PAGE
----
Paul is always going to be a massive part of Morcheeba, he’s written into the DNA of our sound
Watching their set at Boomtown last month, they sound as much like Morcheeba as ever, with their new tracks sitting comfortably alongside classics like The Sea and Part of the Process. Skye, having made a slow and steady transition from vocalist to fully-fledged frontwoman since their first record, lit up the stage and seemed to be having as much fun performing as any fresh new act.
‘I don’t feel that we’re dated; our audience is a mix from people in their 70s right down to 17 year olds’ says Skye. ‘We’re still working, we’re still touring – this is the busiest year we’ve had in a long time. We’ve just done 50 shows and have 30 more to do.
they sound as much like Morcheeba as ever, with their new tracks sitting comfortably alongside classics like The Sea and Part of the Process
‘It’s 2018, we’ve got a new album out and it feels good. I’ve always enjoyed singing on stage and my confidence has grown certainly in the last ten years. The first album that we toured in 1996, I was incredibly shy and I didn’t really get dressed up – I’d just wear trainers and a jacket round my waist and hold on to the mic for dear life. Over the years, I’ve got more confident at touring – once I get over my nerves after the first couple of songs. I love performing and I love getting dressed up, I make the clothes that I wear on stage. I think people like to be entertained and I love being able to sing to people live and make that contact. We’ll keep making music as long as people will have us.’
As an album, as with their whole body of work, Blaze Away scales a multitude of genres and influences and delivers some excellent collaborations
As an album, as with their whole body of work, Blaze Away scales a multitude of genres and influences and delivers some excellent collaborations, including Roots Manuva on the title track and French singer Benjamin Biolay on Paris sur Mer. Skye elaborates: ‘We’ve got a pop song called It’s Summertime and a downtempo song called Never Undo. They’re both being played on the radio, though they don’t sound like everything else you hear on Radio One, which I think is a good thing.’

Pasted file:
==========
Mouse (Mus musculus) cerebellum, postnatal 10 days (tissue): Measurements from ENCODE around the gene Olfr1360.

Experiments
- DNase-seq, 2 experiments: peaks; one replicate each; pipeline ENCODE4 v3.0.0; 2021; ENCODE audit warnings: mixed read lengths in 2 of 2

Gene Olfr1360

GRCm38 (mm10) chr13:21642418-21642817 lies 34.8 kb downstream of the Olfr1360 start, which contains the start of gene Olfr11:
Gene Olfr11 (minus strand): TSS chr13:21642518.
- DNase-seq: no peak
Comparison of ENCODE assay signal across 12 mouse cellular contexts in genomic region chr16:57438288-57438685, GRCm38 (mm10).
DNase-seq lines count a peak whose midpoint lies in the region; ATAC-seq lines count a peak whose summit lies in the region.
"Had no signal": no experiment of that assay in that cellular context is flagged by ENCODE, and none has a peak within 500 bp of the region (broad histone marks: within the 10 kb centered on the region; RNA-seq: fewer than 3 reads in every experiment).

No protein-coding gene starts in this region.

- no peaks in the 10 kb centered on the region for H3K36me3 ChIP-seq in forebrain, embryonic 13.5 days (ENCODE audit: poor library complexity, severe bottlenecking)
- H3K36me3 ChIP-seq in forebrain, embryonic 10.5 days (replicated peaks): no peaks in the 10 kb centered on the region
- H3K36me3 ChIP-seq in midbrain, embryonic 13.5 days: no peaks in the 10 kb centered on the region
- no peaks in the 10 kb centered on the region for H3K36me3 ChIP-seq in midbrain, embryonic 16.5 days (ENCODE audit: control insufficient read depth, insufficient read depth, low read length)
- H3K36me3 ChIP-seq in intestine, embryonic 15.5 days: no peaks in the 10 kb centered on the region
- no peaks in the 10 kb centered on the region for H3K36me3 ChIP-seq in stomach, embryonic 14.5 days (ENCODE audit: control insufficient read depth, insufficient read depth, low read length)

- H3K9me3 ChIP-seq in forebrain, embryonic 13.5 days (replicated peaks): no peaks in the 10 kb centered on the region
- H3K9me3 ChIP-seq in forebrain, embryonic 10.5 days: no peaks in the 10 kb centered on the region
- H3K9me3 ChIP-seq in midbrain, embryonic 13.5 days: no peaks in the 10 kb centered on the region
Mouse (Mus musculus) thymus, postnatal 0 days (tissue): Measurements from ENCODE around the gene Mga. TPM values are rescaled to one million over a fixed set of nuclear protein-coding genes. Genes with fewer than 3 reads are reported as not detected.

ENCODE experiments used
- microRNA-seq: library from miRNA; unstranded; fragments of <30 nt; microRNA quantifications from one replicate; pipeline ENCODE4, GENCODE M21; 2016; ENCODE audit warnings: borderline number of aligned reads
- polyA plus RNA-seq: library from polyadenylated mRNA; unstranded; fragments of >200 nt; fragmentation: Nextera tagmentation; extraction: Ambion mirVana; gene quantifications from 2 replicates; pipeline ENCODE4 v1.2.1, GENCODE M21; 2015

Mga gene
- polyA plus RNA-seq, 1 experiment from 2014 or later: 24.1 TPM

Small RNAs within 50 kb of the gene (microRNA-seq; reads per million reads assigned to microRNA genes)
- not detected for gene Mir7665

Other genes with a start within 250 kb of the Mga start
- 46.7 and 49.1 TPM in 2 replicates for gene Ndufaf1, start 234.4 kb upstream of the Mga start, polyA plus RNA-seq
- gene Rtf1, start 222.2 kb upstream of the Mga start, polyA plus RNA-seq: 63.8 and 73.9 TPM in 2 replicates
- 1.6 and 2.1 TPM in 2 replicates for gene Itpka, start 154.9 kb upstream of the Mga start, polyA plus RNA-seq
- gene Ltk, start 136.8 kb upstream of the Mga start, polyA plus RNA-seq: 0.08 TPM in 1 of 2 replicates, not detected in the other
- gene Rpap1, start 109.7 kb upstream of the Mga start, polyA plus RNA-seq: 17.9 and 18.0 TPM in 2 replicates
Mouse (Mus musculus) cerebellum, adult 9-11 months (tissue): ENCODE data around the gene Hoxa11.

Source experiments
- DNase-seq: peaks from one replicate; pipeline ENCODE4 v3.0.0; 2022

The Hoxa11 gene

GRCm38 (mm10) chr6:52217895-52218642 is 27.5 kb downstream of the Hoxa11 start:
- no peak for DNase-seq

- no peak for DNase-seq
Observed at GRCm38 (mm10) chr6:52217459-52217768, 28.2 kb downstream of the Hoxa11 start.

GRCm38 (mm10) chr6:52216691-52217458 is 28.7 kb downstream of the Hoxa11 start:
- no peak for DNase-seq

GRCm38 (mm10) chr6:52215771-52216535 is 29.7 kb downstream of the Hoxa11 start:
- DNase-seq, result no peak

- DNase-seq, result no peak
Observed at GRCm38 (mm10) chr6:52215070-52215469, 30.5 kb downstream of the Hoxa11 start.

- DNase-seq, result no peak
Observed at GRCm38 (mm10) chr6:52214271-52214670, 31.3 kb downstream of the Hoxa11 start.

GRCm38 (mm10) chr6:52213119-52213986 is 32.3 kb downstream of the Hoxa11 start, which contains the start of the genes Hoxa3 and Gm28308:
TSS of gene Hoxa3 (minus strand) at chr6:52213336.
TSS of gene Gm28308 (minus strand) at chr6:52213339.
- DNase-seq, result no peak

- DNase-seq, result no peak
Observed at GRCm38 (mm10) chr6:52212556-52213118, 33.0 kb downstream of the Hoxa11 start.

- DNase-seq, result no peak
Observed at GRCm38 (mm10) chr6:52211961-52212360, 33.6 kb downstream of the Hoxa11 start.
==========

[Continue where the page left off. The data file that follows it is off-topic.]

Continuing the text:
On how the Roots Manuva collaboration came about, Skye explains: ‘We were playing a festival in Moscow and Roots Manuva was on the bill, so we stood by the side of the stage and jumped around watching him play. Afterwards, there was a really lovely smell coming from his dressing room so we went in and joined him. We said “you’re in London, we’re in London, let’s do a track together”. We exchanged numbers and took it from there.’
Roots Manuva brought a lot of mad energy that kicked everything up a gear
‘Roots Manuva brought a lot of mad energy that kicked everything up a gear’ Ross adds. ‘Benjamin is a very classy songwriter so we are lucky to have him on the record’ says Ross. ‘I had the music for a while and wanted a French male singer to duet with Skye in a Gainsbourg/Birkin style fashion. Benjamin was our ideal collaborator and he brought an amazing amount of gravitas to the song and album. Amanda Zamolo, my wife, features on Mezcal Dream. She also sings in French, making it sound like a continental psychedelic classic.’
From its conception, Morcheeba has always been a family affair, beginning with the Godfrey brothers and now including members of Skye’s family too. Skye’s husband, Steve Gordon, who played bass on Fragments of Freedom, is their touring bass player, while their son Jaega plays the drums.
‘It is comfortable having people we love close by, but we also choose to play with them because they are great musicians’ Ross explains.
We take people on a journey from 1996 all the way up to 2018
When Morcheeba bring their live show to Tokyo World at the end of this month, Skye explains what we can expect: We’ve got an amazing lighting designer and we play a mixture of songs from the first album and the new album, plus a David Bowie cover of Let’s Dance. We generally try and get people singing along and dancing and then mellow them out. We take people on a journey from 1996 all the way up to 2018.’